Teachers get a high voltage shock from Benjamin Franklin

Education specialist Matt Hoffman shares what happens when teachers and students try out one of Benjamin Franklin's experiments. 

 Last month, as part of the Smithsonian's Teach-it-Forward Institute, dozens of local educators stood in a circle holding hands. Ring Around the Rosie was not on the itinerary. This was what Steve Madewell of the Lemelson Center for the Study of Invention and Innovation calls the Ring of Fire, an experiment popular in Franklin's day.

Benjamin Franklin's Leyden jar from the collection, used in the Ring of Fire experiment
Benjamin Franklin's Leyden jar from the collection, used in the Ring of Fire experiment

Steve led the experiment, rubbing a plastic tube with a paper towel to give the tube an electric charge, which he in turn applied to a water bottle wrapped in aluminum foil with a nail pushed through its cap.

A modern Leyden jar made out of a plastic water bottle, aluminum foil, and a nail.
A modern Leyden jar made out of a plastic water bottle, aluminum foil, and a nail

Steve then joined the circle, holding a participant's hand and instructing the participant on his other side to touch the nail on the water bottle to connect the group.

Instantaneously and simultaneously, everyone jolted as they were hit with a high voltage, low amperage static charge. You may think this is cruel, curious, or even comical, but this experiment is serious science. In addition to being a founding father of our country, Franklin was a founding father of electrical science. He used experiments like this to get people interested in science and to learn as much as possible about the nature of electricity, a novel and mysterious phenomenon in the 18th century.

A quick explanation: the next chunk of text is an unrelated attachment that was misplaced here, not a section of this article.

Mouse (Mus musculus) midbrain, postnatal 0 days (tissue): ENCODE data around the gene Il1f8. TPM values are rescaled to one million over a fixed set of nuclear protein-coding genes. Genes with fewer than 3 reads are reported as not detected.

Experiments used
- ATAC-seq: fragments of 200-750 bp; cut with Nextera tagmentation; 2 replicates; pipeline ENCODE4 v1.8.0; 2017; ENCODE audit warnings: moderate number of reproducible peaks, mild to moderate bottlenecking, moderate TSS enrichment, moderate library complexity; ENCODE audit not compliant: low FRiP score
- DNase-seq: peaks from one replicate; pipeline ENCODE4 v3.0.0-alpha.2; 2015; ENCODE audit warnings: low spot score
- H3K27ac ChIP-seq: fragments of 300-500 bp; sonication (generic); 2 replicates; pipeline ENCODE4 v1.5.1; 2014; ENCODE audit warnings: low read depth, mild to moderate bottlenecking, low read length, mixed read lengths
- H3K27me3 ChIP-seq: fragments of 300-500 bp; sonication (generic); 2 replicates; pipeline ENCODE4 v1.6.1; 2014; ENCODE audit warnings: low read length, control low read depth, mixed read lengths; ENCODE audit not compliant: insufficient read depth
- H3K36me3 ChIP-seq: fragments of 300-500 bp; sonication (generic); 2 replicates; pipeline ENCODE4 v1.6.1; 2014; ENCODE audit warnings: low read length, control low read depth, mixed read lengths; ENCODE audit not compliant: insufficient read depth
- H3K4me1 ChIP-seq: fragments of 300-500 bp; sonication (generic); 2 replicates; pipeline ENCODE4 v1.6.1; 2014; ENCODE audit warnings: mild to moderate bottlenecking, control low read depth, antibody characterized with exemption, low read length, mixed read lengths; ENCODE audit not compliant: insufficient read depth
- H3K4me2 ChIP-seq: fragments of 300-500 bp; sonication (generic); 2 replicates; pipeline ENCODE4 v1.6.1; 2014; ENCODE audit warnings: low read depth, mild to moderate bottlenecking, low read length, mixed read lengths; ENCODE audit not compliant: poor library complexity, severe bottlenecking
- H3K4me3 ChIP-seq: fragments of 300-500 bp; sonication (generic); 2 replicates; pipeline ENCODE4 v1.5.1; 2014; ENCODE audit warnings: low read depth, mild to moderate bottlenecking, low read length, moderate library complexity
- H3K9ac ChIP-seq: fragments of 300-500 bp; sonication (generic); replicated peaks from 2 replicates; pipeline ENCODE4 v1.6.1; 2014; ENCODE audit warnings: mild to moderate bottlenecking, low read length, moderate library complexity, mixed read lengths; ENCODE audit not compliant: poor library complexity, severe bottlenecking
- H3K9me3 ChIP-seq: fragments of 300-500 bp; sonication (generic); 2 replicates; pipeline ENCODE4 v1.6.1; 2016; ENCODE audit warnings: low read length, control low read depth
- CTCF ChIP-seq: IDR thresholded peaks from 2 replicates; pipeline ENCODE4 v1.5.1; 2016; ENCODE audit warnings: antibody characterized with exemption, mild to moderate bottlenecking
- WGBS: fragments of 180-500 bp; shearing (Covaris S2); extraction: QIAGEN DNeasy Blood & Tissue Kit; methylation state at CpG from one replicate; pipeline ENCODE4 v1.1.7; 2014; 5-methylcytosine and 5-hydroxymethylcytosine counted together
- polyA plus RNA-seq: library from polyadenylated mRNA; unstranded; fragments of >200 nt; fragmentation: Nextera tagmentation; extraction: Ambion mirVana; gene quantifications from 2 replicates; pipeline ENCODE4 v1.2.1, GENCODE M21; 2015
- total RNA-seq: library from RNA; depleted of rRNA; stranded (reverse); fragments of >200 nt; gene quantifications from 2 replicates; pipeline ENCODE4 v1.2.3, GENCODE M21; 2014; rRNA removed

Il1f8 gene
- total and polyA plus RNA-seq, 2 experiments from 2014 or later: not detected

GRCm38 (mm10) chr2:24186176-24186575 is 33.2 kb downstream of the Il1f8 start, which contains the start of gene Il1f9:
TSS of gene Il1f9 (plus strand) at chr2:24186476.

Local educators participate in the Ring of Fire experiment
Local educators bravely participate in the Ring of Fire experiment

For many of his experiments, Franklin made use of a device accidentally—and painfully—discovered independently by two European scientists. This device became known as the Leyden Jar, and it allowed Franklin to temporarily store a charge for experimentation. As a result of his experimentation, Franklin made many important discoveries (e.g., the conservation of charge, the lightning rod) and coined phrases we still use today (e.g., positive and negative charge, battery, conductor).

 This 18th century electrostatic machine was used to generate static-electric charges for scientific experiments and demonstrations. Made ca. 1750, its design is thought to have been influenced by Benjamin Franklin
This 18th century electrostatic machine was used to generate static-electric charges for scientific experiments and demonstrations. Made ca. 1750, its design is thought to have been influenced by Benjamin Franklin.

Steve and museum curator Roger Sherman worked together to recreate Franklin's experiments using everyday items. Thanks to their work, you too can easily conduct experiments with a Leyden Jar or even recreate another experiment carried out by Franklin entitled The Conspirators, in which a portrait of King George II is given a gilded crown that delivers a shock to the treasonous.

Cutting edge science from 250 years ago is now the subject of study in elementary and secondary classrooms, where students, like Franklin, experiment to better understand electricity. What better way to teach than with Franklin's example and experiments? Read here for instructions on carrying out the Ring of Fire experiment and here for more Franklin experiments like The Conspirators.

To learn more about Franklin or Steve and Roger's work, listen to this History Explorer podcast with Steve Madewell.

Matt Hoffman is an education specialist at the National Museum of American History.

Posted at 7:03 pm EDT in Teaching & Learning